COVID-19 Roundup: Antidepressants and Mortality Risk, Updated Travel Recommendations, Myocarditis
SSRIs and Mortality Risk1
Individuals with COVID-19 who are taking selective serotonin reuptake inhibitors (SSRIs) may have a lower risk of death. Fluoxetine and fluvoxamine may provide the most significant reduction in mortality in these patients.
The researchers utilized data from the electronic health records of 83,584 patients with COVID-19. All included individuals had presented to 1 of 87 US-based health care centers from January 2020 to September 2020.
Among those taking this class of antidepressants, the risk of mortality was lower compared with their matched, untreated control groups:
- 14.6% (497 of 3401 participants) for any SSRI vs 16.6% (1130 of 6802) for the control
- 9.8% (46 of 470) for fluoxetine only vs 13.3% (937 of 7050) for control
- 10.0% (48 of 481) for fluoxetine or fluvoxamine vs 13.3% (956 of 7215) for control
The risk of death in individuals prescribed any SSRI other than fluoxetine or fluvoxamine was 15.4% (447 of 2898) and was not statistically significant compared with the control of 17.0% (1474 of 8694).
Updated Travel Recommendations2
The Centers for Disease Control and Prevention has updated its international travel recommendations for those intending to enter the United States.
Individuals who are US citizens, nationals, lawful permanent residents, and immigrants do not need to be fully vaccinated before entry to the United States. Individuals who are a non-US citizen or a non-US immigrant must be fully vaccinated before entering the country.
Prior to entrance, individuals who are fully vaccinated must provide proof of vaccination and a negative COVID-19 test taken no more than 3 days before travel. Individuals who are not fully vaccinated must provide a negative COVID-19 test no more than 1 day before travel. Alternatively, individuals may provide documentation of recovery from a COVID-19 infection within the last 90 days and documentation of travel clearance from a health care provider.
Upon arrival to the United States, all travelers are recommended to get a COVID-19 test within 3 to 5 days following travel. In addition, unvaccinated individuals are recommended to self-quarantine for 7 full days following travel.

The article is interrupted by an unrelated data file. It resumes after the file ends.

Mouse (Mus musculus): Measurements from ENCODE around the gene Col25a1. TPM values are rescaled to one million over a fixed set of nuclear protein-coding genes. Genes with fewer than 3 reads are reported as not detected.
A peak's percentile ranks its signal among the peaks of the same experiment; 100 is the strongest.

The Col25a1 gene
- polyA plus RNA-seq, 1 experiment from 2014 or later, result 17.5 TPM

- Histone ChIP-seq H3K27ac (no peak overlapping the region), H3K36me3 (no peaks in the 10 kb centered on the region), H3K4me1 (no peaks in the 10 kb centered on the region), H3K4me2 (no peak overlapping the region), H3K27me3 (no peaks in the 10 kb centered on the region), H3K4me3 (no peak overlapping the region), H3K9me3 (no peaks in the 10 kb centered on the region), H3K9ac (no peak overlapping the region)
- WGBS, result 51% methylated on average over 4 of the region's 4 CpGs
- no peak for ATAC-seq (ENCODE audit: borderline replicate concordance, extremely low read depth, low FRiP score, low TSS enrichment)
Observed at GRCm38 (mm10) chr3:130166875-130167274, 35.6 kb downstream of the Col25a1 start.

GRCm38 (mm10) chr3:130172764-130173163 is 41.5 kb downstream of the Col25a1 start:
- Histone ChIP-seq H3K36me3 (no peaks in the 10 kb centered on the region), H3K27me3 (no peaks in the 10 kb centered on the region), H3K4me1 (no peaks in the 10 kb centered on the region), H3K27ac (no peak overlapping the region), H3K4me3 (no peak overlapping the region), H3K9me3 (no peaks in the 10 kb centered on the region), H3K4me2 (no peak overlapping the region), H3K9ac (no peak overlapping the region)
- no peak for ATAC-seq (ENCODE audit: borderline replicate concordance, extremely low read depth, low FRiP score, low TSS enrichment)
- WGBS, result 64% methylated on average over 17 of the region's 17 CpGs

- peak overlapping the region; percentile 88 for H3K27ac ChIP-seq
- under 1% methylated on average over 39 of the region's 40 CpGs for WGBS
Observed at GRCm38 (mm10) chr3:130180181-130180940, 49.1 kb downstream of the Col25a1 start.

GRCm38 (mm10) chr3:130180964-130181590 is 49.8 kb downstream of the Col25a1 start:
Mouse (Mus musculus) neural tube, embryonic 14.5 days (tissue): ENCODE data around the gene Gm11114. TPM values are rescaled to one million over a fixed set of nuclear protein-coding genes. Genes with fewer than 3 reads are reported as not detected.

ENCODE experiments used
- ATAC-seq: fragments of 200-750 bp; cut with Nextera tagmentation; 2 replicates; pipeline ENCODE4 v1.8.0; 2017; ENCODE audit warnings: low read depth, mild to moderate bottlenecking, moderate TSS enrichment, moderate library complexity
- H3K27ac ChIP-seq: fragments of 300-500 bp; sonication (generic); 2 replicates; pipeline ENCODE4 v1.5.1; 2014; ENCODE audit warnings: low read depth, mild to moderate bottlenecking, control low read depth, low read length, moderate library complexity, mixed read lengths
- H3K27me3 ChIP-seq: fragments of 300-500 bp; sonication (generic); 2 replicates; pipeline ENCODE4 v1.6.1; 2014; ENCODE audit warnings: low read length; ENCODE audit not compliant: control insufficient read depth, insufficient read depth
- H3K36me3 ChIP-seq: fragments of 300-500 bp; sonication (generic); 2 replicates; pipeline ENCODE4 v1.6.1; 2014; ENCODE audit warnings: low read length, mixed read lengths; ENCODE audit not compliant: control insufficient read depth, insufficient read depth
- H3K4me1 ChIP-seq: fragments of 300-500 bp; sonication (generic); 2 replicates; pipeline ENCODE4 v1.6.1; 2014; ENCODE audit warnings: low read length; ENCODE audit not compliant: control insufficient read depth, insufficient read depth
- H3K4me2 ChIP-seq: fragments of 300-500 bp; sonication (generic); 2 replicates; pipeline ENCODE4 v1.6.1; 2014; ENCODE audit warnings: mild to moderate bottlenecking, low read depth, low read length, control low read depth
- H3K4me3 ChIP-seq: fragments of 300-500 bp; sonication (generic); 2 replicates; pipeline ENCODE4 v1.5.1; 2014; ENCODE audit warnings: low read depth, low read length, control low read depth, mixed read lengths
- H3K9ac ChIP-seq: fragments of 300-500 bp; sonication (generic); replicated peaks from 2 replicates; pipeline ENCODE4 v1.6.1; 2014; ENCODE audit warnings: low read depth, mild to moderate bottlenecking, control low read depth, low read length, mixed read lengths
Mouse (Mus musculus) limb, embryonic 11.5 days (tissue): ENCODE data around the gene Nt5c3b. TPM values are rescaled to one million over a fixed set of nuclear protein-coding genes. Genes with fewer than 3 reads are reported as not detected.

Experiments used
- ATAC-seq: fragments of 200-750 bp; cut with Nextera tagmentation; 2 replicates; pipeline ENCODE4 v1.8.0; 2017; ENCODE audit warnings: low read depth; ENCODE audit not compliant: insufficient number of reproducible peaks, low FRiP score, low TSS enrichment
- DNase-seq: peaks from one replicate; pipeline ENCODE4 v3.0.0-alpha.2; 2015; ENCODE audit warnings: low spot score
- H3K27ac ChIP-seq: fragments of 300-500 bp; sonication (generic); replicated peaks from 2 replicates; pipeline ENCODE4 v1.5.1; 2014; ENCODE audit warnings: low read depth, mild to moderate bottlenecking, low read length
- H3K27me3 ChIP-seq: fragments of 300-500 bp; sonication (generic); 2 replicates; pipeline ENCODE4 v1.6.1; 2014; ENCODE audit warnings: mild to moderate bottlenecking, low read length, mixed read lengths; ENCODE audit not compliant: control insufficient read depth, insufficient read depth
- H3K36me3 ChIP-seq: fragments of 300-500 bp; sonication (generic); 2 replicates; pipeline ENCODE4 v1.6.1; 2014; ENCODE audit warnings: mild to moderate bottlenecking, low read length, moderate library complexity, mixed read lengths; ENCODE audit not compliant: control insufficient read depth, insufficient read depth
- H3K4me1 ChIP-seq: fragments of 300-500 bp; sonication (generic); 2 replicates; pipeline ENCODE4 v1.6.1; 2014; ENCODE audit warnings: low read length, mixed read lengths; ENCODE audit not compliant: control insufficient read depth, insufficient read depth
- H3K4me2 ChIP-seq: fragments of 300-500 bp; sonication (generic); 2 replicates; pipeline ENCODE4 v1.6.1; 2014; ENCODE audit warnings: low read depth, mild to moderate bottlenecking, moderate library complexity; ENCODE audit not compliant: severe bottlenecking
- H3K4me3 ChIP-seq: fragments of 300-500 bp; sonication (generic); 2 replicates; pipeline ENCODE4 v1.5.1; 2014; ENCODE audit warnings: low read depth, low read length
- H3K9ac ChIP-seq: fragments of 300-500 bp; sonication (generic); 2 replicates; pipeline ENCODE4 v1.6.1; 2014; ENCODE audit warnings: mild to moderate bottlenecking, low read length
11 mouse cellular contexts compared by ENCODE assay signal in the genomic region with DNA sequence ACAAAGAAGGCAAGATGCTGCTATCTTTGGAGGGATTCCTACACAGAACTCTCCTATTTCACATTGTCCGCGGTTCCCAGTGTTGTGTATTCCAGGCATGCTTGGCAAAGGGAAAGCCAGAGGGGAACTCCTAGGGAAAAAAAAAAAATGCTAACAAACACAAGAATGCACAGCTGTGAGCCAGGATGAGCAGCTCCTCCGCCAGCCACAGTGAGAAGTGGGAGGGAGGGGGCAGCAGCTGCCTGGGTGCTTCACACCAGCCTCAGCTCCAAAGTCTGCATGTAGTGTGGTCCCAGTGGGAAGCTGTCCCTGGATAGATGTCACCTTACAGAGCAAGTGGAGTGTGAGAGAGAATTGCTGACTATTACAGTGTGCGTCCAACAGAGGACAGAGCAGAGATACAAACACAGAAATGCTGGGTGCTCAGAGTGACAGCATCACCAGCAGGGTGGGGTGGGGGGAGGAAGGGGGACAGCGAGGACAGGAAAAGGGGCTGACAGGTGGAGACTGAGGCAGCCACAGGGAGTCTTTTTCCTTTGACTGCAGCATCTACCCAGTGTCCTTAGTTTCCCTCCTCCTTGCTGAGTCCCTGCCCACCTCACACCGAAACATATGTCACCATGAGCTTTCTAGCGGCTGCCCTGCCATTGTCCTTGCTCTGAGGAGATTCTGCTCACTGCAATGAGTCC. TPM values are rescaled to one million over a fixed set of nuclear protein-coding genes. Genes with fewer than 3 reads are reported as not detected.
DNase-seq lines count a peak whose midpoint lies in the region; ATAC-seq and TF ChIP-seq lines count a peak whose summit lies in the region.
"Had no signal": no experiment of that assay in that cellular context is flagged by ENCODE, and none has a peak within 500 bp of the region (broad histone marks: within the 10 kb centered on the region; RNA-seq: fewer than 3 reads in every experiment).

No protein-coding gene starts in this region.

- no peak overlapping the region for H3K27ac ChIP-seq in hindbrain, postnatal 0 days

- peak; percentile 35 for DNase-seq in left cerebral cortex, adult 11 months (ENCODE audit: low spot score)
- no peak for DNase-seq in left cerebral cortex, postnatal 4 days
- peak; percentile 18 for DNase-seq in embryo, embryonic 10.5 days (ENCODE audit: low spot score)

Masks are still required for all individuals in any indoor spaces for US public transportation. Individuals are urged to be fully vaccinated before travel. Additional COVID-19 requirements may be necessary because of travel companies’ policies or other countries exit requirements.
Myocarditis and mRNA COVID-19 Vaccination3
Individuals who have been fully vaccinated against COVID-19 with the Pfizer-BioNTech mRNA vaccine may be at an increased risk of myocarditis.
Researchers from the Israeli Ministry of Health reviewed 283 cases of myocarditis from December 2020 to May 2021. Of these cases, 142 had occurred after receiving the Pfizer-BioNTech COVID-19 vaccine.
Men aged 16 to 19 years had the largest risk difference between the first and second doses of 13.73 per 100,000 persons, compared with the overall risk difference of 1.76 per 100,000 persons. This patient population also had the highest standardized incidence ratio (13.60), compared with the overall ratio (5.34). This ratio was compared with the expected incidence based on historical data. Men aged 16 to 19 years also had the highest rate ratio 30 days after the second vaccine dose in fully vaccinated individuals compared with unvaccinated individuals (8.96) and compared with the overall ratio (2.35).
“The incidence of myocarditis, although low, increased after the receipt of the BNT162b2 vaccine, particularly after the second dose among young male recipients,” the researchers concluded. “The clinical presentation of myocarditis after vaccination was usually mild.”
- Oskotsky T, Marić I, Tang A, et al. Mortality risk among patients with COVID-19 prescribed selective serotonin reuptake inhibitor antidepressants. JAMA Netw Open. 2021;4(11):e2133090. doi:10.1001/jamanetworkopen.2021.33090
- International travel requirements and recommendations. Centers for Disease Control and Prevention; Updated November 5, 2021. Accessed November 19, 2021. https://www.cdc.gov/coronavirus/2019-ncov/travelers/international-travel/index.html
- Mevorach D, Anis E, Cedar N, et al. Myocarditis after BNT162b2 mRNA vaccine against COVID-19 in Israel. New Engl J Med. Published online October 6, 2021. Accessed November 19, 2021. doi:10.1056/NEJMoa2109730